Hazard assessment of first receivers in medical facilities responding to a toxic industrial chemical (TIC) or a chemical warfare agent (CWA) terrorism incident.
Stuempfle AK; Fischer BW; Ferguson CP; Ehrman S; Hutton M
Pittsburgh, PA: U.S. Department of Health and Human Services, Public Health Service, Centers for Disease Control and Prevention, National Institute for Occupational Safety and Health, 2013 Jul; :1-266
The objective was to computationally estimate the potential hazardous vapor concentrations in hospital emergency departments (EDs) as the result of a terrorist attack. The purpose of these estimations is to support standards development by the National Institute for Occupational Safety and Health (NIOSH) for Non-Tight Fitting Powered Air-Purifying Respirators (PAPRs) worn by first receivers in the ED. Seven Toxic Industrial Chemicals (TICs) and two Chemical Warfare Agents (CWAs) were chosen as representative chemicals. Mathematical estimation models were developed for hazard analyses of a treatment room, central console room, and the space immediately surrounding a casualty in a "Representative Hospital." The models estimated the casualty's contamination upon ED arrival, the amount brought into the ED, and the peak vapor concentrations for different ventilation and airflow conditions. Numerous data gaps were uncovered and the values assigned to the data deficiencies affected the estimates. An approach was also proposed for assessing the potential hazards in the ED following a terrorist release of three Class "A" biological agents. The efficacy of a water deluge decontamination process was examined using a parametric approach. Numerous approximations were required and experimental data are needed for validation. The removal of contaminated clothing and 'effective' decontamination processes are critical in minimizing the ED's vapor hazard. An N95 mask does not protect against hazardous vapors.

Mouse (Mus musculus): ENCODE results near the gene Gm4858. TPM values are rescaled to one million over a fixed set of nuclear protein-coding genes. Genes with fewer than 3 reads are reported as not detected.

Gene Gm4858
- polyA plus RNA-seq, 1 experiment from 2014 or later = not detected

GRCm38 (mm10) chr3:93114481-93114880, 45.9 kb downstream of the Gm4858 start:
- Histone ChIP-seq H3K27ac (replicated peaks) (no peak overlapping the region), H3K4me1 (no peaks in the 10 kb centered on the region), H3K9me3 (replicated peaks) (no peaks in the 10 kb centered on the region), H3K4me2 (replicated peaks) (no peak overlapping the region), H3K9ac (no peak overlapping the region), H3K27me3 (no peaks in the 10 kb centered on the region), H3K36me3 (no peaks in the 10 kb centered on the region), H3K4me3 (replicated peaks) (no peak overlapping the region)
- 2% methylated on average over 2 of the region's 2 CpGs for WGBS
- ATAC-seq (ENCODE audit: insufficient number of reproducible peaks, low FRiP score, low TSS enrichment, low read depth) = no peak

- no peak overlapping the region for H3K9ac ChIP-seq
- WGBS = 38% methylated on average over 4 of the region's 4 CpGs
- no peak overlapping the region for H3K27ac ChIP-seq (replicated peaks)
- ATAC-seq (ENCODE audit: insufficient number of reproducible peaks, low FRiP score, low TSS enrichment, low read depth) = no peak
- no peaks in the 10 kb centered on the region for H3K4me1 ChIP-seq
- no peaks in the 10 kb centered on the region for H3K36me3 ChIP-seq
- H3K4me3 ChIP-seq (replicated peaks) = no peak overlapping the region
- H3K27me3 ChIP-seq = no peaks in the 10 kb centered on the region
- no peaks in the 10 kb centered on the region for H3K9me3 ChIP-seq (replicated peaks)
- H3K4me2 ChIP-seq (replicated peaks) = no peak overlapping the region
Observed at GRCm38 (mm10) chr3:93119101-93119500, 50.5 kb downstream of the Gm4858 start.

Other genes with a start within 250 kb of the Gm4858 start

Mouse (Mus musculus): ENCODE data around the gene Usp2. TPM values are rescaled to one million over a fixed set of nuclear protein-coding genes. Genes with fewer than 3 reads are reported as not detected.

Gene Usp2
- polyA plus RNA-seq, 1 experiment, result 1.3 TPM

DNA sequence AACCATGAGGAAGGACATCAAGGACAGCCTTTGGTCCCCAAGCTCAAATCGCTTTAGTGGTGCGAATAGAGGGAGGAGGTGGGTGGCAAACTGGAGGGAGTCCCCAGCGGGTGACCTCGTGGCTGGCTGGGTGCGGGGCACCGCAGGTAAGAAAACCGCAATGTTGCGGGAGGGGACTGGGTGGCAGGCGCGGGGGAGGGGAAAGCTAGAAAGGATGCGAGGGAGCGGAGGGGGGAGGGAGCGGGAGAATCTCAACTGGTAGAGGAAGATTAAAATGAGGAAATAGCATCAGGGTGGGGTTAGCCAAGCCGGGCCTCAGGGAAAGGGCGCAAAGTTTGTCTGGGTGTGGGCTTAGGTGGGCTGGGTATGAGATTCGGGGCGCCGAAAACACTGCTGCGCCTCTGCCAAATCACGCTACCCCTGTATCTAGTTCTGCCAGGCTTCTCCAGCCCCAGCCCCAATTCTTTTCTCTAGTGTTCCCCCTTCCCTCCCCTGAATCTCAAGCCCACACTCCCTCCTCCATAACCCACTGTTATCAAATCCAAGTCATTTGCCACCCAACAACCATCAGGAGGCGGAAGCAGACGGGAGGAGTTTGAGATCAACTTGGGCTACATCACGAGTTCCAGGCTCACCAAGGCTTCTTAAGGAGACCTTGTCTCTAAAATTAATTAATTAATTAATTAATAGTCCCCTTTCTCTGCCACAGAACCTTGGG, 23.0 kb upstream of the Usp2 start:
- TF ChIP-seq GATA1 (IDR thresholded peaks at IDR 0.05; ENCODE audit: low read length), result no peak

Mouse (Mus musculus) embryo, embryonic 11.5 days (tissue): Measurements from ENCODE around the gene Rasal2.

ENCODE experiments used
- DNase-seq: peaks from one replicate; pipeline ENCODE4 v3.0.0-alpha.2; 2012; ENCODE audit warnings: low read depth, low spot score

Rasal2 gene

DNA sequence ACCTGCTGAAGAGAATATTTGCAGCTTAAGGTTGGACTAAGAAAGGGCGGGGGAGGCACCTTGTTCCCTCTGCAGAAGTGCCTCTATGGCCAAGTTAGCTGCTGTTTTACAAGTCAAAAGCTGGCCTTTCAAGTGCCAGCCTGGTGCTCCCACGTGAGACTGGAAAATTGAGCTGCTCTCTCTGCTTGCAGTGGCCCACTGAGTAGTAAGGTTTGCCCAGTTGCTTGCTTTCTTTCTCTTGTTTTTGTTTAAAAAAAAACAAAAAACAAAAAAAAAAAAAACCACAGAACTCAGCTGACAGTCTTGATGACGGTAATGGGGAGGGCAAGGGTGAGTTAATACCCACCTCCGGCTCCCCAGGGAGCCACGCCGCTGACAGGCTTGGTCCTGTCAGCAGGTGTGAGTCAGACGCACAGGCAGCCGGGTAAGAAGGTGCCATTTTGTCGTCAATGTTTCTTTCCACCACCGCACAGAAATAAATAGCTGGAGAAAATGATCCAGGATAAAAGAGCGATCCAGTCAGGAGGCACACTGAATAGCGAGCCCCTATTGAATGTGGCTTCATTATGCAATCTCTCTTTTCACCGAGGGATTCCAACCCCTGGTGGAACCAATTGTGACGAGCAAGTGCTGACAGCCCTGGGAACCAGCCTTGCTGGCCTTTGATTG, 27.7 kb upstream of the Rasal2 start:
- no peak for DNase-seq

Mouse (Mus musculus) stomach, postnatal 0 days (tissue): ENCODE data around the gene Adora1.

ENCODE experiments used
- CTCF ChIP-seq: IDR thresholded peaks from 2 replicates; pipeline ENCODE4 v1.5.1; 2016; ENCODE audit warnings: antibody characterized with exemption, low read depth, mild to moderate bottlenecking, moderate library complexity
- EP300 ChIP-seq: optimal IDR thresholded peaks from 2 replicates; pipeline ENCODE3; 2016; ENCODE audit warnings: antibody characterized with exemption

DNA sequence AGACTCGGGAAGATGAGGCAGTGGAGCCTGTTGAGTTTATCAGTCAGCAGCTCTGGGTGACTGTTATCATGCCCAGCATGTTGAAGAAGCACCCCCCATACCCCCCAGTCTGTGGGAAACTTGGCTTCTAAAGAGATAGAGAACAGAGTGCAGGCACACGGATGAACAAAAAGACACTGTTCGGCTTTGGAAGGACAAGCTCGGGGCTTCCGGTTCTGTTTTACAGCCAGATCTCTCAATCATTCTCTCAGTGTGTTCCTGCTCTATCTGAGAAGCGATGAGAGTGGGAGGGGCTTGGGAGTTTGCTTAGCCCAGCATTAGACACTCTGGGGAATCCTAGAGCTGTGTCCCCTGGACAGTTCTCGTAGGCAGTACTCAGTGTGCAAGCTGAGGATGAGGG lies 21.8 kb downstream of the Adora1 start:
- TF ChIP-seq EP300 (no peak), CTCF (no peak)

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P.O. Box 18070
626 Cochrans Mill Road
Pittsburgh, PA 15236
Emergency-responders; Skin-exposure; Chemical-warfare-agents; Health-care-facilities; Health-care-personnel; Hazardous-materials;
Author Keywords: First Receivers; CWA; TIC; Hazard Analysis; Terrorism; Chemical Warfare Agent; Toxic Industrial Chemical; Hot-Zone; Warm-Zone; Vulnerability Assessment; WMD; Homeland Defense; First Responders; Emergency Department; Hospital Preparedness
Frank Palya Jr., National Institute for Occupational Safety and Health, National Personal Protective Technology Laboratory, P.O. Box 1807, 626 Cochrans Mill Road, Pittsburgh, PA 15236
Final Contract Report
Hazard assessment of first receivers in medical facilities responding to a toxic industrial chemical (TIC) or a chemical warfare agent (CWA) terrorism incident
OptiMetrics, Inc., Abingdon, Maryland